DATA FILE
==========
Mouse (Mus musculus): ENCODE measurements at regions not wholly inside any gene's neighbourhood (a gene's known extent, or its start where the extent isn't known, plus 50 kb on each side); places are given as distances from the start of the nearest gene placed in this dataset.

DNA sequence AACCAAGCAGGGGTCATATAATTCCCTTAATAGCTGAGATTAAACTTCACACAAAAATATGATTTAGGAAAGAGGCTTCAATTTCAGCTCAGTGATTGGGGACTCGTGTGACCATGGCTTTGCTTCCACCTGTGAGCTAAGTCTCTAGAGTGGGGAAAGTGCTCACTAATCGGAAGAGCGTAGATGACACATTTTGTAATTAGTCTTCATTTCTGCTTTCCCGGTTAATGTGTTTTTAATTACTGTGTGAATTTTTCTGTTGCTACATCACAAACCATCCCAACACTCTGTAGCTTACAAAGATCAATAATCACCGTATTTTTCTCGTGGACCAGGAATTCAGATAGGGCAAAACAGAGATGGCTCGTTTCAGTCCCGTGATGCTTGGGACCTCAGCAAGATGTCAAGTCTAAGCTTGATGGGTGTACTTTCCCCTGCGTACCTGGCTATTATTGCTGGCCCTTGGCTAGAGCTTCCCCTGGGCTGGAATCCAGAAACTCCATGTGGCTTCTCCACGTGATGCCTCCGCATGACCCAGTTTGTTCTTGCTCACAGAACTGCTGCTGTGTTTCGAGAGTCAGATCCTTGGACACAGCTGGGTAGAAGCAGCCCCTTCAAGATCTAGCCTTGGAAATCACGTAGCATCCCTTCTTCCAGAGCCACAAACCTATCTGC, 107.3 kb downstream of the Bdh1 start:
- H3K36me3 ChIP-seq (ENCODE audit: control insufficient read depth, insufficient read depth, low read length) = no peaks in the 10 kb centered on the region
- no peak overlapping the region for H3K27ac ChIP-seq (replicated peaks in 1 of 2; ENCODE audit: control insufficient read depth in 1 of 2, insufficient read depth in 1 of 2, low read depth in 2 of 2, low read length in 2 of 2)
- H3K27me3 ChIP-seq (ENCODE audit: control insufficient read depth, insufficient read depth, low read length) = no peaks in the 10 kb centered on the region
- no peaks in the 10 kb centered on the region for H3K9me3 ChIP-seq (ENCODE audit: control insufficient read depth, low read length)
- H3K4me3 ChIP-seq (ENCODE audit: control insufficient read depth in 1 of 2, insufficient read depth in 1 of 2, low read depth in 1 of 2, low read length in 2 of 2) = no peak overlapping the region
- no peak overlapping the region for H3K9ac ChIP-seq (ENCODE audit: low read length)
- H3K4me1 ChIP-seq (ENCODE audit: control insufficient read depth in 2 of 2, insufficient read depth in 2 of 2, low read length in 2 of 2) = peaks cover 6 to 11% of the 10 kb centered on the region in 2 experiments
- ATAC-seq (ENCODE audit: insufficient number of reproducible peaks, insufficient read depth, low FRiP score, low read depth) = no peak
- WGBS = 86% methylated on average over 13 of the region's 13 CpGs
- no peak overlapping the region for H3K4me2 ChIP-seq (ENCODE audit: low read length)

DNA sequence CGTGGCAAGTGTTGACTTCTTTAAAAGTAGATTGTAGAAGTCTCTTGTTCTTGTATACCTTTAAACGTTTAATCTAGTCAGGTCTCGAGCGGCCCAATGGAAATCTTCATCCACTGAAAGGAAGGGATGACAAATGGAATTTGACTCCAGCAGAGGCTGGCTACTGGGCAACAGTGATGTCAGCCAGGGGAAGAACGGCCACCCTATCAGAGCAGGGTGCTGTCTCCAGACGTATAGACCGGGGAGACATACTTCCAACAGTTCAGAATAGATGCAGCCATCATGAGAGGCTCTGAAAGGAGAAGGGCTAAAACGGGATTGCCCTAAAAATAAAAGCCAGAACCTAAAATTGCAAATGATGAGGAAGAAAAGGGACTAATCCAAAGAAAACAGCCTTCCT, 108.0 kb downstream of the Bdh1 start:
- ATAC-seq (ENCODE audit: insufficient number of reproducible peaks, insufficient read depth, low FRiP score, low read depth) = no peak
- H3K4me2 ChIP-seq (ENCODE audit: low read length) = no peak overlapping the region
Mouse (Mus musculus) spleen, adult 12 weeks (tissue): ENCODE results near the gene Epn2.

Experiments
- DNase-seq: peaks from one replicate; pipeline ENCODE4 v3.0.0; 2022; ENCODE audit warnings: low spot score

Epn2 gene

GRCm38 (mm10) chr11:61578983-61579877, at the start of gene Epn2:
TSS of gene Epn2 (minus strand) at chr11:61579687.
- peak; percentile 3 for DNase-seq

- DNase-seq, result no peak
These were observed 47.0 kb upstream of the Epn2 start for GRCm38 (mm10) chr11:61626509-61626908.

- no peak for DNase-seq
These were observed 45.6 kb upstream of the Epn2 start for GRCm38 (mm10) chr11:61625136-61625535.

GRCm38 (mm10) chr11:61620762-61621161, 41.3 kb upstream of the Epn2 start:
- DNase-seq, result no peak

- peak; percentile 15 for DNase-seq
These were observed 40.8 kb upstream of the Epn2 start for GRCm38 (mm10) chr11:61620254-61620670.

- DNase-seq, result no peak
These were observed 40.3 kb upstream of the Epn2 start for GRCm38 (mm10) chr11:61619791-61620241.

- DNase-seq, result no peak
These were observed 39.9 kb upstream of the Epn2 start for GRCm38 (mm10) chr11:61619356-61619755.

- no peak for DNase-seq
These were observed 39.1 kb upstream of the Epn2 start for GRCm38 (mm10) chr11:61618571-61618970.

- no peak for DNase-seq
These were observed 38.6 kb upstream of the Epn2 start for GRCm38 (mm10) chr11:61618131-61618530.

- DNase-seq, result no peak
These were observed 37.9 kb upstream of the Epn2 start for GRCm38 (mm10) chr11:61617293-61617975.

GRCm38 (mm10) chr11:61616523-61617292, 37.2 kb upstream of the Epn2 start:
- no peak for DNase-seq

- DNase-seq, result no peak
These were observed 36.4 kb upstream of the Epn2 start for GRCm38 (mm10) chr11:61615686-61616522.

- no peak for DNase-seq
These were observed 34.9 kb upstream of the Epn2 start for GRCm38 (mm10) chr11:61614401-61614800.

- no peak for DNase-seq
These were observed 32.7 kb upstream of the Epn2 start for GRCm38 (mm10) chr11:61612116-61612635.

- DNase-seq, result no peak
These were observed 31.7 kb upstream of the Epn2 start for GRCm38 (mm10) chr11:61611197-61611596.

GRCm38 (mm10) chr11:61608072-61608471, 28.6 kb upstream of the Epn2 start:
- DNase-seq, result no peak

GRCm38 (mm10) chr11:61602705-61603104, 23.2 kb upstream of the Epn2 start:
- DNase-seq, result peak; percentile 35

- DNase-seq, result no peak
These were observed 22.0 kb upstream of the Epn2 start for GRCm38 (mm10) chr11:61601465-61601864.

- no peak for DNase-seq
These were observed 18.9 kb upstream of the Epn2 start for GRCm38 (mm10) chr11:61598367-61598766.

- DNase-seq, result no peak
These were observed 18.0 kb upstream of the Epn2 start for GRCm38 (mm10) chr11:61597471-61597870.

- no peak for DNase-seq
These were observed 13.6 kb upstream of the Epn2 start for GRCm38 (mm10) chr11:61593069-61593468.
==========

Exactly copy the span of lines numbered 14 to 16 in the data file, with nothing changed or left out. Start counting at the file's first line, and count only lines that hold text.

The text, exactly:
- ATAC-seq (ENCODE audit: insufficient number of reproducible peaks, insufficient read depth, low FRiP score, low read depth) = no peak
- H3K4me2 ChIP-seq (ENCODE audit: low read length) = no peak overlapping the region
Mouse (Mus musculus) spleen, adult 12 weeks (tissue): ENCODE results near the gene Epn2.